Welcome back. Returning this week from what Arkansas Governor Mike Huckabee called the “poultry capitol of the world.” I found Springdale, Arkansas has quite a history. Founded in 1838, the town was originally called Shiloh but its name was changed in 1872 when the town leaders applied for a post office. I also discovered that this place is growing in population big time. The growth is driven by the poultry business; especially Tyson Foods which is Springdale’s largest employer followed by two other poultry giants George’s, Inc. and Cargill. I was in town for a book signing but I did have time to explore some. I found that like other small communities dependent on one or two big companies there’s lots of giving back to the community by the companies which is reflected in the names of many of the town’s public areas. Randall Tyson Recreational Complex, Helen Tyson Middle School, Don Tyson Elementary School, Don Tyson Parkway, I think you get the picture. It’s all about chickens, from hatching to our dinner plates, and friends this town feeds chickens to a big part of the country.
From seventy thousand people to well over five hundred thousand, this week I’m headed to what some call the birthplace of Route 66. Known as the “Queen City of the Ozarks” and home to numerous colleges and universities including Missouri State, Drury and the Evangel University, by now most of you may have guessed I’m on my way to the Springfield/Branson metropolitan area where there is a lot of American history. Part of the 1803 Louisiana Purchase, this land was originally Delaware Indian treaty land. The Kickapoo were also here and the infamous Cherokee Trail of Tears passed through the area as well.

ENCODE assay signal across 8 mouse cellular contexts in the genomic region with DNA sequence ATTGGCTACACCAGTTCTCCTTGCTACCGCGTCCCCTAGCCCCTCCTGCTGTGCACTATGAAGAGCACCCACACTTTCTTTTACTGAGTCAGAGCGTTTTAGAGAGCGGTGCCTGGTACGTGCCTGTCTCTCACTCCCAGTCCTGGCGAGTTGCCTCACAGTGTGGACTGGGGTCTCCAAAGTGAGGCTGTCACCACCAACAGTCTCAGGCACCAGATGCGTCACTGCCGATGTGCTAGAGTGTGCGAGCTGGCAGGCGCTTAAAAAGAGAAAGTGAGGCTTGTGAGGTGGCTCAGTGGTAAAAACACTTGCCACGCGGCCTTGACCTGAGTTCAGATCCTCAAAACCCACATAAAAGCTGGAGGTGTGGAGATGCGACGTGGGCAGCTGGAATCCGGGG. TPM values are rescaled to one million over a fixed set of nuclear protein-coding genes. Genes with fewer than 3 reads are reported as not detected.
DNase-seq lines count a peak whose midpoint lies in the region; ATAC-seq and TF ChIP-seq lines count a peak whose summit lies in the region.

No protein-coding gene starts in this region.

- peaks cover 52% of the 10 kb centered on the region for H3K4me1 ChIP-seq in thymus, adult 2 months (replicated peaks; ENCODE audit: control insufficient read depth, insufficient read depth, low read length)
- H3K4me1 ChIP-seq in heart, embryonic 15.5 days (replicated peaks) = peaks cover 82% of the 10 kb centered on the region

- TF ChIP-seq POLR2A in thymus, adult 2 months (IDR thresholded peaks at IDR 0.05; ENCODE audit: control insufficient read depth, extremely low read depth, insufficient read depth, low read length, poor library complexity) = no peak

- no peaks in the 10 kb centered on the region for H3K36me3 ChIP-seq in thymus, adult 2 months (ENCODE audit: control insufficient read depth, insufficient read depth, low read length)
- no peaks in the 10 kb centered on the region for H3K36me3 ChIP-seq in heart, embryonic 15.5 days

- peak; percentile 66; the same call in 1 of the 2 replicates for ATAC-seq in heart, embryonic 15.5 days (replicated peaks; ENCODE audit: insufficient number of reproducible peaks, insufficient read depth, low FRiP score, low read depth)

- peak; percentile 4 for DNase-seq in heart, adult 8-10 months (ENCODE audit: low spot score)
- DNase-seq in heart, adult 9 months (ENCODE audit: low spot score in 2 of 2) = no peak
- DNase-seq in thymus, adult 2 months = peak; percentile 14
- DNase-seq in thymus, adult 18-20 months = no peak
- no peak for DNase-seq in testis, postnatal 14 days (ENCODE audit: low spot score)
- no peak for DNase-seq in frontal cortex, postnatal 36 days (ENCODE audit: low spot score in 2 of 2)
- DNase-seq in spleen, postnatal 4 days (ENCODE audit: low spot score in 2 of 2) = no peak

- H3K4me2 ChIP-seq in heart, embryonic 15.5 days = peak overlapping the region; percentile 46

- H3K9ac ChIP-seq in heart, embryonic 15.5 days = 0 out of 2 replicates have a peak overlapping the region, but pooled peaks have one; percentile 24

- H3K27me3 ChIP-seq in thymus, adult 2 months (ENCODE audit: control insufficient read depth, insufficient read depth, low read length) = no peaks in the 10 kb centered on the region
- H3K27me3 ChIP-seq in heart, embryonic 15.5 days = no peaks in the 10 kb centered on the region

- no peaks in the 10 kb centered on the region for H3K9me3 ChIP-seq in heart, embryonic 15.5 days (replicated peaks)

Incorporated in 1838, by 1858 the Butterfield Overland Stage Line was taking passengers from the region to California as the town was becoming a vital roadway to the west. The coming of the railroad brought more growth as cities like Tulsa, Kansas City and Memphis became more accessible. 1861 brought the Civil War to Springfield culminating with the Battle of Pea Ridge when the Union Army gained control of Missouri. To this day many consider Pea Ridge to be the most historically pristine battle site remaining from the Civil War.
Here’s a little more history about the town before I go:
Wild Bill Hickok and Davis Tutt had a shootout on Main Street which left Tutt dead.
According to Wikipedia, mobster John Gotti died in Springfield after being transferred there for health reasons.
In 1926 the new Chicago to Los Angeles highway known as Route 66 was officially opened, passing through Missouri, Oklahoma, Texas, New Mexico and Arizona along the way.
During the 1950s Springfield ranked third behind New York and Hollywood for originating network television shows. Four programs from Springfield were broadcast nationally from 1955 to 1961: Ozark Jubilee, Five Star Jubilee, Talent Varieties and the Eddy Arnold Show.
Today the town is known for its hospitality and educational institutions and with 92 parks and recreational areas; I’m looking forward to getting in some exercise. I’ll give you a run down next week along with the history of Cleveland, OK and the Cimarron land run which I’ll be visiting the following week.
Till next time, I’ll see ya down the road…..